In its latest defence plan the Irish government indicated that it is considering buying new jet fighters to provide for the country’s air defence needs. That’s a bit unusual because the last dedicated fighter aircraft the country had were a few Supermarine Seafire aircraft that were retired in 1955!
As a neutral country, Ireland has never really seen the need for air defence fighters. Until recently.
For the last decade Ireland has experienced regular probing of its air space by Russian bombers. In fact these are mainly aimed at testing the British Royal Air Force’s defences by trying to slip in through the back door – so to speak. These intrusions have also presented a threat to civilian air traffic and caused a lot of disruption.
The Irish and Brits have had an accord where the RAF deal with such intruders, but that has caused issues in Ireland – kind of understandable considering the history between the two countries. So, the Irish are now looking at taking care of their own air defence.
Now to be honest, the costs of setting up their own interceptor fleet and all that goes along with that means that I really don’t think that this will ever happen. But that doesn’t stop us playing “Top Trumps” and considering which aircraft would they go for?
Any aircraft would need to have a focus on air interception as the Irish don’t really need ground strike ability. And as they would be operating primarily over water reliability would be key, so perhaps a twin-engine design would be preferred?
However, the plane selected wouldn’t need to be of cutting edge capability; it’s job, after all, is just to get Russian Bears and Blackjacks loitering over the Atlantic to behave themselves. And cost, as always, is going to be critical.
Obvious favourites would be an older legacy aircraft which might be available cheap on the second hand market, helping to minimise those horrible initial outlays that will probably kill this program before it starts anyway.
For this, an American design is most likely, given the cultural and historical bonds between Ireland and the United States, plus the fact that the U.S. has a vast fleet of surplus older aircraft sitting in storage depots that can be offered up cheap with some reworking.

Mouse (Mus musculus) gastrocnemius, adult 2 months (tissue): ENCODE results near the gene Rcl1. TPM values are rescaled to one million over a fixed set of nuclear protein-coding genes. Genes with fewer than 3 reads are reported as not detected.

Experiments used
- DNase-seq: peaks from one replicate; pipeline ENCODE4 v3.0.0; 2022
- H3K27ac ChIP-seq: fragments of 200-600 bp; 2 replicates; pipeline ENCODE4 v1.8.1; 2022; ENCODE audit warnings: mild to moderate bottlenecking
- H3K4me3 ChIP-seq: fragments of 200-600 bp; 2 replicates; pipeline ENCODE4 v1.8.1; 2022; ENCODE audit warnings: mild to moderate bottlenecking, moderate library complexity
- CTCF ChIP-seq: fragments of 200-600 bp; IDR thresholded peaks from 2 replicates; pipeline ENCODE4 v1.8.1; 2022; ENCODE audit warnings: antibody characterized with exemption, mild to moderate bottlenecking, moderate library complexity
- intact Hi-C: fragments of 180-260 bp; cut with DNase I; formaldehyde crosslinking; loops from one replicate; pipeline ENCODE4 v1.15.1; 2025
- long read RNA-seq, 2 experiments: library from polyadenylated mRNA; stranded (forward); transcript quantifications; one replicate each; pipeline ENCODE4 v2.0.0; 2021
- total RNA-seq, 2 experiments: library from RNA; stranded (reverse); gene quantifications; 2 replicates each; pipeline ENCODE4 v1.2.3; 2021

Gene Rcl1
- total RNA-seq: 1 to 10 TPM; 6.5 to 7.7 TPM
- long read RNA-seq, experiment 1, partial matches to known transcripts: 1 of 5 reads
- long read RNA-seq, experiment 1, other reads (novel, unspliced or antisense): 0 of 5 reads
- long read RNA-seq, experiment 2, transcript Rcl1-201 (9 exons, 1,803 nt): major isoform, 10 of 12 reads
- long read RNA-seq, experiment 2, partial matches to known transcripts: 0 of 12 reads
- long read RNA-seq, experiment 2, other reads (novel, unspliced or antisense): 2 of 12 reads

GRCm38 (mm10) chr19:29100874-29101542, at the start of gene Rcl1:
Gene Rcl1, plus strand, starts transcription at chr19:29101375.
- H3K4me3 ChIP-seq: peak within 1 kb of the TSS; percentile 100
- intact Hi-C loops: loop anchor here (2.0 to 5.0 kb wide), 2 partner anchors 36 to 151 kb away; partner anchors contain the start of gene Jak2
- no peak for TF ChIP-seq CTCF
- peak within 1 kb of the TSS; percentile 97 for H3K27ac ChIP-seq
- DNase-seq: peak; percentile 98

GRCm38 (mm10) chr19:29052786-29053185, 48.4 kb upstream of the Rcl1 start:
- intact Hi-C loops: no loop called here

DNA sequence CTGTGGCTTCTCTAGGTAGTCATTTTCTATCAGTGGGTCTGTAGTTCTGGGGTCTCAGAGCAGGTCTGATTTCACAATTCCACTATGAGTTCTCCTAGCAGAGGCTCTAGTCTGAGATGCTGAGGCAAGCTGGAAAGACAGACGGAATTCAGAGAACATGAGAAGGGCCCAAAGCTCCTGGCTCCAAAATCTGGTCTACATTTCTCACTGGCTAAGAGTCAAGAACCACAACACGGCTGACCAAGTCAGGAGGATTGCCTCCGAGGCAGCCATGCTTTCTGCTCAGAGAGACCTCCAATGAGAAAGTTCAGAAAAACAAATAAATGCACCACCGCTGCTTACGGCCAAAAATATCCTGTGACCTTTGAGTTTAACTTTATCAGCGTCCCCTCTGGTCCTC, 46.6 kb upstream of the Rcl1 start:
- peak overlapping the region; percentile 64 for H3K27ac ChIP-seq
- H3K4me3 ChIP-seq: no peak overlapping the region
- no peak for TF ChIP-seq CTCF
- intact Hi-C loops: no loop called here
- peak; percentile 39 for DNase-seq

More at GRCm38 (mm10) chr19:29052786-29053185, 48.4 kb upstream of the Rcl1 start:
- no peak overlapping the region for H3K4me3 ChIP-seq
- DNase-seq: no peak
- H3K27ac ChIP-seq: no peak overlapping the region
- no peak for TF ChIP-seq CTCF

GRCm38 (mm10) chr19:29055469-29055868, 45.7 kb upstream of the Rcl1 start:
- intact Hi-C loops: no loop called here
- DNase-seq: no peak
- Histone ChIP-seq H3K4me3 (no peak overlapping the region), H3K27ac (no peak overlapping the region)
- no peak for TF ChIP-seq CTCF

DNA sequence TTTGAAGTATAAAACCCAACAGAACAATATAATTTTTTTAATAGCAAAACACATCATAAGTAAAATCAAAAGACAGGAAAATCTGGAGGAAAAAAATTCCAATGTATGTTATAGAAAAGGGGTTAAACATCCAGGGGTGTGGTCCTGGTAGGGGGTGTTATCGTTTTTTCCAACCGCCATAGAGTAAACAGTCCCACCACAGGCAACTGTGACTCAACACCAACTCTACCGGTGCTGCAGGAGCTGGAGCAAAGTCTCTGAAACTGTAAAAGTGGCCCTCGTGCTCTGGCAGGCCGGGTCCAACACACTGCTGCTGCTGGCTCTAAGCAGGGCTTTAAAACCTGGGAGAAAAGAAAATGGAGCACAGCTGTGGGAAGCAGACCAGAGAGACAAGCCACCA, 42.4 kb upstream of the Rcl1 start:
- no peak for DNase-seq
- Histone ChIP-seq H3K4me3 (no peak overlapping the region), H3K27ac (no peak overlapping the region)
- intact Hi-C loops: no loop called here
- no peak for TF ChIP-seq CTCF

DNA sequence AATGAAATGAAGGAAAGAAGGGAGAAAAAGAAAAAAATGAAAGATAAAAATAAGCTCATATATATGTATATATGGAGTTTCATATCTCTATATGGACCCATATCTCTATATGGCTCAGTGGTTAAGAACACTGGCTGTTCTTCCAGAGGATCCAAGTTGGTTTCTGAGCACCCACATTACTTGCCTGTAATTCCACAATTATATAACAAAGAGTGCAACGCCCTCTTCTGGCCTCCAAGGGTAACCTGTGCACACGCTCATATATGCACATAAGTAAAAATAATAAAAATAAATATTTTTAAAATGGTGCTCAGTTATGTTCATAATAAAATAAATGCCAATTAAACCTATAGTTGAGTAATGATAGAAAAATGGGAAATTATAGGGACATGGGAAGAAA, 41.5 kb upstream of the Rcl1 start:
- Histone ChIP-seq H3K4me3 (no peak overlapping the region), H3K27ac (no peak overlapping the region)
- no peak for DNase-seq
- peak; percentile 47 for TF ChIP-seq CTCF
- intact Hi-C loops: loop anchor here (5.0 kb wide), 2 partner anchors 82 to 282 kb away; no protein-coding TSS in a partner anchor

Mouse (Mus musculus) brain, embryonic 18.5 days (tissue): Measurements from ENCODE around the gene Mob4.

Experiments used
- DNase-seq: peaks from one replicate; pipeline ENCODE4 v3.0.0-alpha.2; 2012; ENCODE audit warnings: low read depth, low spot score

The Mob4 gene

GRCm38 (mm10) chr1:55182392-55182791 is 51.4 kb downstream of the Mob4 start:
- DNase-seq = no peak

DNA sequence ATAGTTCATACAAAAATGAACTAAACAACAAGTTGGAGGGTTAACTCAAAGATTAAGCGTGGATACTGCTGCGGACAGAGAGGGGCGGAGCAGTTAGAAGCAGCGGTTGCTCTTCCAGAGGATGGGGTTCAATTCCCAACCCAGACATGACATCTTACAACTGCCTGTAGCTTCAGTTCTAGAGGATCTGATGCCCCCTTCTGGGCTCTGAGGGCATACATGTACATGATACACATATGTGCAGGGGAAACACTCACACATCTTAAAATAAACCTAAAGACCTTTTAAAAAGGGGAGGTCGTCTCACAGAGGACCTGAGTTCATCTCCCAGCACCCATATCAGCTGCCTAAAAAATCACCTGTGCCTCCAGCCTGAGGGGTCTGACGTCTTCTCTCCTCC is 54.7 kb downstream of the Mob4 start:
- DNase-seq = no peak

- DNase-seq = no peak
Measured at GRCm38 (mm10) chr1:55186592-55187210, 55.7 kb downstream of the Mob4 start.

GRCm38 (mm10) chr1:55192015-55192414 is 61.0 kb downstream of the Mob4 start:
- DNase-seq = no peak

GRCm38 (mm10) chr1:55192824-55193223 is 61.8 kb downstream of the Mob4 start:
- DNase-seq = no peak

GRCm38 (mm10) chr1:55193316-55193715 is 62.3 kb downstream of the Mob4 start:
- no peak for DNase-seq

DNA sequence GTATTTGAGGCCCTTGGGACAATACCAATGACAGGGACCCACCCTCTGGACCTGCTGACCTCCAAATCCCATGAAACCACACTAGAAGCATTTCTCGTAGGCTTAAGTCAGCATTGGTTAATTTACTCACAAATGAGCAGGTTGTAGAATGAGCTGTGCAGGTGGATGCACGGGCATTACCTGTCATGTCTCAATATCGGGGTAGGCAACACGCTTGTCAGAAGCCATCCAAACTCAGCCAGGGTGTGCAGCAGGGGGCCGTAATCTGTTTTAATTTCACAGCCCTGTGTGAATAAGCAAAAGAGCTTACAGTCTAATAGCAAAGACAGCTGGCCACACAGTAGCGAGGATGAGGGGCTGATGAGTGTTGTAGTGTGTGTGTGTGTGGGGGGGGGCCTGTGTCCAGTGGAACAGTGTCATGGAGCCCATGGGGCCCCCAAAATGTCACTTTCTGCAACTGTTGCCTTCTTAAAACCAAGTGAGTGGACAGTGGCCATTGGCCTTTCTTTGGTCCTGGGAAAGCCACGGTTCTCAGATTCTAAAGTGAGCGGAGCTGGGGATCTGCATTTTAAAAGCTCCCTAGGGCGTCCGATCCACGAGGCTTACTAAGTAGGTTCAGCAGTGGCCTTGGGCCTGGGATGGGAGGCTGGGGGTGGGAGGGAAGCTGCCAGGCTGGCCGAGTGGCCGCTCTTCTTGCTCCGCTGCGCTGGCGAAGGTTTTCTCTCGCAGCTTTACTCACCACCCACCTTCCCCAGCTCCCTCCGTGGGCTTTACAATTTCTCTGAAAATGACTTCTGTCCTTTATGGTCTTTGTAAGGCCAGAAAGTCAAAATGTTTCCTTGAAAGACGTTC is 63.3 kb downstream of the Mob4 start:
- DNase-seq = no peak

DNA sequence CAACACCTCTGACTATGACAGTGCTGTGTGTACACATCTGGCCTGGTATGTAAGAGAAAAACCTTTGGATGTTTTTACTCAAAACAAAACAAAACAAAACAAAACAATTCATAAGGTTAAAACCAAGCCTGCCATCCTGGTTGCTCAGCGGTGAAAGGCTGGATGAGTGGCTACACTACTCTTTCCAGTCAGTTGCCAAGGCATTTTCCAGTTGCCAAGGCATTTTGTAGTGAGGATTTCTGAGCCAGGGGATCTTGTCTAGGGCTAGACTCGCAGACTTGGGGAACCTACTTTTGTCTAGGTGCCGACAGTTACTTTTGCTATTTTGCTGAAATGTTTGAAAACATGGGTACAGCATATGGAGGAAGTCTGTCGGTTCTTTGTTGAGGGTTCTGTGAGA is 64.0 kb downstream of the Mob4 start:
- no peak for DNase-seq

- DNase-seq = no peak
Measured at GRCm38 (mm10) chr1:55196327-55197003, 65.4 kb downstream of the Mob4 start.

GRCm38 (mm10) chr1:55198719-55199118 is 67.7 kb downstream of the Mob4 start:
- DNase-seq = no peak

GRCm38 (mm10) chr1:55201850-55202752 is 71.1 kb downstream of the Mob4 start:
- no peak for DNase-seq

So, what are the contenders?
The F-15 Eagle
Though the F15 is perfectly designed for long range interception and there are large numbers of old aircraft sitting in boneyards that could be sold, the aircraft is probably a bit more than the Irish need.
Costs of running the Eagle would be high for a huge amount of capability that would be largely surplus to requirement.
The F-18 Hornet
Or, perhaps, Canada’s variant, the CF-118? These are planned to be retired in the near future and maybe the Irish could pick a few up, plus spares, for a bargain? And Canada’s Hornets have been defending the long northern borders from the same Russian intruders that are vexing the Irish.
But these aircraft are still complex and their age is definitely a problem. Canada’s issues with getting a replacement aircraft into service – which incidentally I’ve done a video on, link will be at the end – mean they have had to buy up Australia’s old F-18s for parts and are spending a lot of money keeping these old fighters in the air.
The F-16 Falcon
Out of the legacy options, the F-16 is probably the best bet. A whole bunch of nations are in the process of replacing these with newer aircraft and are probably amenable to doing a deal. Plus the USAF have so many in storage they’re turning them into unmanned drones to shoot down!
So a competent air interceptor which is still in widespread service and likely to be for quite a while, with a large stock of aircraft parts and air frames to choose from; the F-16 is probably the best choice out of the legacy aircraft.
There are a couple of wildcards though:
The F-5 Tiger
If the Irish had been making this choice back in the 70s or 80s, it would have been easy. The F-5 was designed to be cheap to buy, cheap to operate, reliable and simple; exactly what the Irish would want.
Of course, these aircraft are old now, some having been in service for forty or fifty years. But the existing airframes that are in service have proven capable of service life extension and upgrading. And like the F-16, a number of operators are in the process of replacing them in service.
Both Korea and Switzerland operate aircraft that fall into this category, and may be happy to sell them off cheap.